In fact, when Christakis took the job, he was quoted as saying:

The residential college system is one of the most distinctive features of Yale. Its virtue lies in the way it provides an intellectual, social, and moral home for students, and Yale is remarkable for its commitment to this kind of education.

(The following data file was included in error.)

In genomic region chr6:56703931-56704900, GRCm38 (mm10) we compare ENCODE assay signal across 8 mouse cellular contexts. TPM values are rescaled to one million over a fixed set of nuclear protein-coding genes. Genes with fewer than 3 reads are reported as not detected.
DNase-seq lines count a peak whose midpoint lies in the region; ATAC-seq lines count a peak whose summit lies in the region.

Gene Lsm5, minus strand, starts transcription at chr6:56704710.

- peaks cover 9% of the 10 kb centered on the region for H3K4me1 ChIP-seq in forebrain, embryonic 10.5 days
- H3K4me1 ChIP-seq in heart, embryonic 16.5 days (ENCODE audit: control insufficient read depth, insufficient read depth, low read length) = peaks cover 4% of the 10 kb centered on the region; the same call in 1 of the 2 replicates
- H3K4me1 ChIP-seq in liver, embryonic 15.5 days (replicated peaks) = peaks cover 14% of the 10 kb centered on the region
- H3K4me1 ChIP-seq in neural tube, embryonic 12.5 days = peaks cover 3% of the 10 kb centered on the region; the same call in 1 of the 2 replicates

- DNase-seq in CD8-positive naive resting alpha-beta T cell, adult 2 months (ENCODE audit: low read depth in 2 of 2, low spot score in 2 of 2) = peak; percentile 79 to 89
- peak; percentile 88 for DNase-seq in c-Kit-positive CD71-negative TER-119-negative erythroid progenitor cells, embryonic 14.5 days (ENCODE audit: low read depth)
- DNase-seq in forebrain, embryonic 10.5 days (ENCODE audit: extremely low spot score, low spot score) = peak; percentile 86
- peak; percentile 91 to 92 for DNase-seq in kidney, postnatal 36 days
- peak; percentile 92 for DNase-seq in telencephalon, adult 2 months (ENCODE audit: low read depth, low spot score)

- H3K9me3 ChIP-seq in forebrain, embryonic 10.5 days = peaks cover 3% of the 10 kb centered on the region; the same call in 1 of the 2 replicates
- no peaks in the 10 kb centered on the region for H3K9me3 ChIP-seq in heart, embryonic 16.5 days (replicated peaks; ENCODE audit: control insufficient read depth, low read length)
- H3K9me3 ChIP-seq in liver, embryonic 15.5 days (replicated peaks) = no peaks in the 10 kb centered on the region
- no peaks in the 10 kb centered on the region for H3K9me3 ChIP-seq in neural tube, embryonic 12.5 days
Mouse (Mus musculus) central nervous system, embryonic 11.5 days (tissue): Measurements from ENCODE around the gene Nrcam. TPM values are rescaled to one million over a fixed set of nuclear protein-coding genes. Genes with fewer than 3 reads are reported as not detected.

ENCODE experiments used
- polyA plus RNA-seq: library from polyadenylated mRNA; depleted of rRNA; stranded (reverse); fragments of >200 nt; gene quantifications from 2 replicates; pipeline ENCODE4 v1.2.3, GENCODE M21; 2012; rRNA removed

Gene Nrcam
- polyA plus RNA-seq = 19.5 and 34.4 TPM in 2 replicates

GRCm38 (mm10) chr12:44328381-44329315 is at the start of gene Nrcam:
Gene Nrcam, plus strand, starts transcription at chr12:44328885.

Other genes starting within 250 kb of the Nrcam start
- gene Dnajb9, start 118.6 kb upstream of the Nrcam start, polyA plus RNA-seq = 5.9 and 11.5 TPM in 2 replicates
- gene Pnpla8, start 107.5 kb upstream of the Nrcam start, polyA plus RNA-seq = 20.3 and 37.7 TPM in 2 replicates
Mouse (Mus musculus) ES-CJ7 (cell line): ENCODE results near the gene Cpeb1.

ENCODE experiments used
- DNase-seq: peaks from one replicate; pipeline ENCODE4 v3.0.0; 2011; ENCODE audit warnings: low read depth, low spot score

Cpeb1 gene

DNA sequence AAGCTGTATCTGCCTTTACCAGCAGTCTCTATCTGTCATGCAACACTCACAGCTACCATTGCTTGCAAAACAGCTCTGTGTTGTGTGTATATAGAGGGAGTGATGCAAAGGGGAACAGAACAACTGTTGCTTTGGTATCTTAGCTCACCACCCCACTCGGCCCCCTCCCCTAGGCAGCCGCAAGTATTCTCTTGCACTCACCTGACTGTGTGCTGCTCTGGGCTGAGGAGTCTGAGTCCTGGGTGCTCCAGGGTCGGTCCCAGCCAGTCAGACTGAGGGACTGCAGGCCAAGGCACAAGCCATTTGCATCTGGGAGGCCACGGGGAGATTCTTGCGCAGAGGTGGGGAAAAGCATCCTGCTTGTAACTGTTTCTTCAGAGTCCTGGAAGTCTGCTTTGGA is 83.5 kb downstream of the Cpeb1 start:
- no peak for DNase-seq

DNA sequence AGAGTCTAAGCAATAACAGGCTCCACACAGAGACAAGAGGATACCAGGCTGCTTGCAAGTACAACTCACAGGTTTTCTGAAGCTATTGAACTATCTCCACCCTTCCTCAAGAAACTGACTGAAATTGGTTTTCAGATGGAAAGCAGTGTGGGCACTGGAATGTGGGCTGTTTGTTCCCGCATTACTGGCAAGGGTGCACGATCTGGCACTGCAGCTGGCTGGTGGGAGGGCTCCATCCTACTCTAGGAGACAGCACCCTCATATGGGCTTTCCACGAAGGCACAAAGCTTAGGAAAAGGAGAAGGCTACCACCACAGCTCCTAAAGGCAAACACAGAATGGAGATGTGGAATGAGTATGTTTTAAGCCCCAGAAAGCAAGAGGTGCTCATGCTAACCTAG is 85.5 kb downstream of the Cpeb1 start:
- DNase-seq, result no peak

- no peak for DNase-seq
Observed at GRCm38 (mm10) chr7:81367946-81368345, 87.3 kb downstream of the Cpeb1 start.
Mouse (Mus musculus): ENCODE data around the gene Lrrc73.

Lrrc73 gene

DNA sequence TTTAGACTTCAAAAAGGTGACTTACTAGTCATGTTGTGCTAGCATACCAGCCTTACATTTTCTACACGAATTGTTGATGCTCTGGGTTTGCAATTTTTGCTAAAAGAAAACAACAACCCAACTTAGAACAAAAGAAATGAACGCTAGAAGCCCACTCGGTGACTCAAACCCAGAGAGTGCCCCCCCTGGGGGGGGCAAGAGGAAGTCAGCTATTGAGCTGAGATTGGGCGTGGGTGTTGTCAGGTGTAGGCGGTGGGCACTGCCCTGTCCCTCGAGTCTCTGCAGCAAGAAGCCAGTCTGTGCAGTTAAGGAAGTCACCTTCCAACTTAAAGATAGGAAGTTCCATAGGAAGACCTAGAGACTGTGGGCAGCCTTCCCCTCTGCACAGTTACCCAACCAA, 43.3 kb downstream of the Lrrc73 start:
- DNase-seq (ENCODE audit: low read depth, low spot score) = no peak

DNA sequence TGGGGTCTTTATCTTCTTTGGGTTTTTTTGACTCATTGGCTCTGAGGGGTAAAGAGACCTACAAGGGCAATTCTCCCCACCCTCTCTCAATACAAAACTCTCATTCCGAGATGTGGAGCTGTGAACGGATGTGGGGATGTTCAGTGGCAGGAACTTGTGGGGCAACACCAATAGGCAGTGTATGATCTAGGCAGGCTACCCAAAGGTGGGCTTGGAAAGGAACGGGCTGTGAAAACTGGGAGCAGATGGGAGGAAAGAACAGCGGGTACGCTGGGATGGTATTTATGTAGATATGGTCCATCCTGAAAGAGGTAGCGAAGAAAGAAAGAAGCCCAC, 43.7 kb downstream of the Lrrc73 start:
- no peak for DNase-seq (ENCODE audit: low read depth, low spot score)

Colleges have ethical and legal obligations to prevent and respond to racist discrimination and harassment on their institutional terrain. But everyone deserves a safe space where they can develop their social and moral foundations, in which to build communities and from which to launch their interventions into the wider society. Should universities be the ones to provide it — do only those admitted to Ivy League schools need this? Aren’t students adults, capable of waging the struggles to create their own social spaces? Some people offer a similar argument about the college athletes that make billions of dollars for their universities and the entertainment industry. The university is providing them with moral uplift and team spirit (so paying them would only undermine the pure motives of that effort). But left to their own devices, couldn’t student athletes negotiate a better deal for themselves?